June is crazy in Sweden because everyone is in a mad rush to finish all their work before Midsummer (though this is shifting for some to mid-July). This makes it hard to stay inside during the most glorious June I’ve seen here.
But then you think that you’re headed for this for 8 weeks (I’ve got paternity leave days left).
I am insisting that if we women truly want equal partners in the home, then we can’t ask our husbands to be “equal” on our terms. They get equal say, even if we disagree. And indeed, if we can discover the joys and satisfactions of professional success, why shouldn’t men be able to enjoy the rewards and satisfactions of parenting and homemaking? For years, mothers have gotten that special rush when a child reaches for his mommy and says no one else will do; do we really think a father doesn’t get the same wonderful sense of being needed and valued when a child insists on his daddy?
via The Immense Value of Giving Men More Control of Household Tasks – Anne-Marie Slaughter – The Atlantic.
This article focused on a now widely discredited New York Magazine story on feminists giving up on work to enjoy the bliss of being a housewife. I won’t get into that, but the story led to some nice articles surrounding it, with this included. Things have definitely changed just since I started this blog three years ago. Men get included in the conversation, even if near the bottom and still not totally in the mainstream.
Needless to say, after all my paternity leave, and my shorter working hours, I do get that rush from being equally bonded with my kids. And I wouldn’t trade it for the world, even if it comes with all the grind as well.
Preschool is a route out of poverty, it gets women in the workforce, and it reduces financial burdens on the working poor. It also can help mitigate developmental differences that come from growing up in poverty, which means better qualified workers in the long run.
Norfors summed this up when she wrote: “Without preschools, we would not have among the highest female and maternal employment rates in the European Union, or the lowest levels of child poverty.”
This is absolutely true, and it is a huge improvement on the American system, which makes families—especially those less well off—scramble at best and dump their kids in dangerous child care at worst. But the Swedish policies also shine a bright, pragmatic light on the price that young children and their parents are paying all over the globe as work speeds up, even in the midst of a global slowdown.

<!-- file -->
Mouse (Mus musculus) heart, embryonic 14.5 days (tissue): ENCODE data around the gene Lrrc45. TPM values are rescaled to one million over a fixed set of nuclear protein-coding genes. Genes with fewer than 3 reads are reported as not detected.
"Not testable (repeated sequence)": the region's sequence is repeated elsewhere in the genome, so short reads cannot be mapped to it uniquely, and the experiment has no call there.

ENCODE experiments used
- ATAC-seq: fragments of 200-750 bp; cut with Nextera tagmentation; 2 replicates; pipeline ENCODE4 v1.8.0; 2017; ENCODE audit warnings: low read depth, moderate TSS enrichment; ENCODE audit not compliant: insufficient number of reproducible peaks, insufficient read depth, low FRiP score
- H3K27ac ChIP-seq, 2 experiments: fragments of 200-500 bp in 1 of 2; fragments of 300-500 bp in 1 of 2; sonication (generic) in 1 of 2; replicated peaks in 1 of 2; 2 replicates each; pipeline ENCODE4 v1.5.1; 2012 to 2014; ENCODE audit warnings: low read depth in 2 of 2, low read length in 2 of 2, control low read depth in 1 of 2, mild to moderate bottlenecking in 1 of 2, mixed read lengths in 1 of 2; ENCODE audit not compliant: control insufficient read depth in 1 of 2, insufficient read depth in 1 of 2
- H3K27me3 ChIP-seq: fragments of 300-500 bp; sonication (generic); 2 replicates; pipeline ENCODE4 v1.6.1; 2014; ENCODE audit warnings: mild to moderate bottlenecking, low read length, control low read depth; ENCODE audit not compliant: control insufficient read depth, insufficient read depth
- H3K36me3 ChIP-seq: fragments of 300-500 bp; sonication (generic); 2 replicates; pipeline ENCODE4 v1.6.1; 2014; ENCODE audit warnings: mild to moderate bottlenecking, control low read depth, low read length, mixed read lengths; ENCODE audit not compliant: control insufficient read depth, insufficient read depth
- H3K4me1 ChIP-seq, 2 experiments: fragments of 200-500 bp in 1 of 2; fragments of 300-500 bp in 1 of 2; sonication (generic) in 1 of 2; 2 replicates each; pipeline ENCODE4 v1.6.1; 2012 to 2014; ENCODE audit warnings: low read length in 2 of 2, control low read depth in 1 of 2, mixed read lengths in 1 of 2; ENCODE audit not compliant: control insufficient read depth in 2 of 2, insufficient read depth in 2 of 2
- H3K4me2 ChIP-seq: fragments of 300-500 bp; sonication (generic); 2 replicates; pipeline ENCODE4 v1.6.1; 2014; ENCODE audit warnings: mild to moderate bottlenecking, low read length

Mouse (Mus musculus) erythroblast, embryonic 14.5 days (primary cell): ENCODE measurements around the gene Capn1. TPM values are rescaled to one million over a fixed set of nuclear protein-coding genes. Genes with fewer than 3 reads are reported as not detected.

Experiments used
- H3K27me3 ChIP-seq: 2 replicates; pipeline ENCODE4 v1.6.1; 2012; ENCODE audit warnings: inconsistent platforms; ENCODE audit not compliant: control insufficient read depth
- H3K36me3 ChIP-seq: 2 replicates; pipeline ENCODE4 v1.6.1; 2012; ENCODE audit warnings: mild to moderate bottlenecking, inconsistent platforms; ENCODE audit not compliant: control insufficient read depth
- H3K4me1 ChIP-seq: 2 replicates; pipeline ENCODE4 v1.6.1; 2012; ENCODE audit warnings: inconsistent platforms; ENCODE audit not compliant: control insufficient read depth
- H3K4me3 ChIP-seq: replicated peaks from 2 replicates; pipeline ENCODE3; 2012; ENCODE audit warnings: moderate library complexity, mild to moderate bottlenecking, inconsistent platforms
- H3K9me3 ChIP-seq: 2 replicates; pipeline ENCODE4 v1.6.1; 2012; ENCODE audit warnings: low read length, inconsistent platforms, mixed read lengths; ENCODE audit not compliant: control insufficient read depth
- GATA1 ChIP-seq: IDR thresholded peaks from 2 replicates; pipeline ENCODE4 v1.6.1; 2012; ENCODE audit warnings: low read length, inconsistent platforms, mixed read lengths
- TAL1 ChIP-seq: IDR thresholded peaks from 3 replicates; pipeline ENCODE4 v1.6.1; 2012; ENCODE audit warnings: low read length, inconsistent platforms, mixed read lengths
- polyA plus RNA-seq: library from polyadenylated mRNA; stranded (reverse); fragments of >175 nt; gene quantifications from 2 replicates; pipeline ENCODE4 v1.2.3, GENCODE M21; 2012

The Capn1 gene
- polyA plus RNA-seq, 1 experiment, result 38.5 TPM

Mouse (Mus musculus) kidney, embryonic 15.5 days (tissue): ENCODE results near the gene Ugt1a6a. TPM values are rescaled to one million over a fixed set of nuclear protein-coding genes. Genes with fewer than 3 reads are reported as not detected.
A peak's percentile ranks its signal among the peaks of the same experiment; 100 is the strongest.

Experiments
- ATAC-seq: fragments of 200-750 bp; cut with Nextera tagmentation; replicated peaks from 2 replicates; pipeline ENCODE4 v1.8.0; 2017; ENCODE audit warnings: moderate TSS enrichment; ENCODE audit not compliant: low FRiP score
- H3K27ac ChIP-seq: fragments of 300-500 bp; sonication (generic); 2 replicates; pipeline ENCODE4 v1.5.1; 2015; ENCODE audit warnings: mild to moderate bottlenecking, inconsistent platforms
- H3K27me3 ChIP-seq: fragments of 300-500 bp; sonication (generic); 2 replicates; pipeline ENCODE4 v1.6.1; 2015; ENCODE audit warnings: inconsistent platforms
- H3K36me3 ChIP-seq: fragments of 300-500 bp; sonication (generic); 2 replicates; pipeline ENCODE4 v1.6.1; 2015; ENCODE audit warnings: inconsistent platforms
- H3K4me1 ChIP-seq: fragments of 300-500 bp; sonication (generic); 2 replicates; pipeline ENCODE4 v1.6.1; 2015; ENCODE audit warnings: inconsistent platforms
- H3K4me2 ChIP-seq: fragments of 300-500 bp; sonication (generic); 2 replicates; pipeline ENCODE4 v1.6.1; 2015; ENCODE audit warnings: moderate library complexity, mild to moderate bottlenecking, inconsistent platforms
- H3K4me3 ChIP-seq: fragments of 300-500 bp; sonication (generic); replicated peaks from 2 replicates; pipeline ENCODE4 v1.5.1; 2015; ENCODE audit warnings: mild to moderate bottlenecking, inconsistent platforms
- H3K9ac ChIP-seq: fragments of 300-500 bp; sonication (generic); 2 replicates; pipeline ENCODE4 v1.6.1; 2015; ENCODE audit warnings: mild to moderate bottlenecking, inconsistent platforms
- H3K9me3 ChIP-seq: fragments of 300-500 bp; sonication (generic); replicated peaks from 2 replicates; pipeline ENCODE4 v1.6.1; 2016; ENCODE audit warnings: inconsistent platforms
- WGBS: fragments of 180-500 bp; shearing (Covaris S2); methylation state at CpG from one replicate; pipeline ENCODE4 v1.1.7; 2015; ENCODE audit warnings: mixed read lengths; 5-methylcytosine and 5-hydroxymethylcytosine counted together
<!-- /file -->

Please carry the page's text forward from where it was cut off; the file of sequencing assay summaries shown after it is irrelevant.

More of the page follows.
via Mom’s at work? Sweden’s solution is round-the-clock preschools – Quartz.
This is from a post I wrote recently for Quartz. It’s based on a USD 16 million grant the Swedish government has for expanding childcare hours. I’m all for it, of course, especially compared to the Hell of American Daycare, as the New Republican recently put it. But I still stand by my ambivalence that all these kids need to be mainstreamed into child care so early.
I still want three years of parental leave. But what Sweden’s got is still the best around.
We missed this at first go, as my kids got bored about mediocre song number 20. But this musical number from the show pretty much sums up Sweden … and you have to love the men with strollers (about 3 minutes in).
I also wrote a post for Quartz about Eurovision, calling the competition to pick the Swedish winner the Swedish equivalent to March Madness.
More work from my five-year-old daughter, this time … portraiture.
Of Tigger. Notice the thoughtful composition and contrast with a princess purse and a Swiss book about flowers.
And then a different kind of animal shot: dragon with little brother.
More photos from my daughter, who goes on these picture-taking sprees with her beat up Fisher Price camera with the worst lens ever.
I gotta get her a real camera. These are not necessarily the best, just the clearest. But they still have a certain preschool je ne sais quois …
There has been a self-portrait phase. Notice the dress from when she was two years old, plus the one glove, a la Michael Jackson. Very funky.
In the laundry room.
We still like hearts, though less than before.
She also likes to photograph details from books and her own drawings. These are usually beyond her high-powered Fisher Price, but this flower detail came out beautifully.
The spring of five colds
Plus a burst ear drum and the flu
We watched ice melt through the window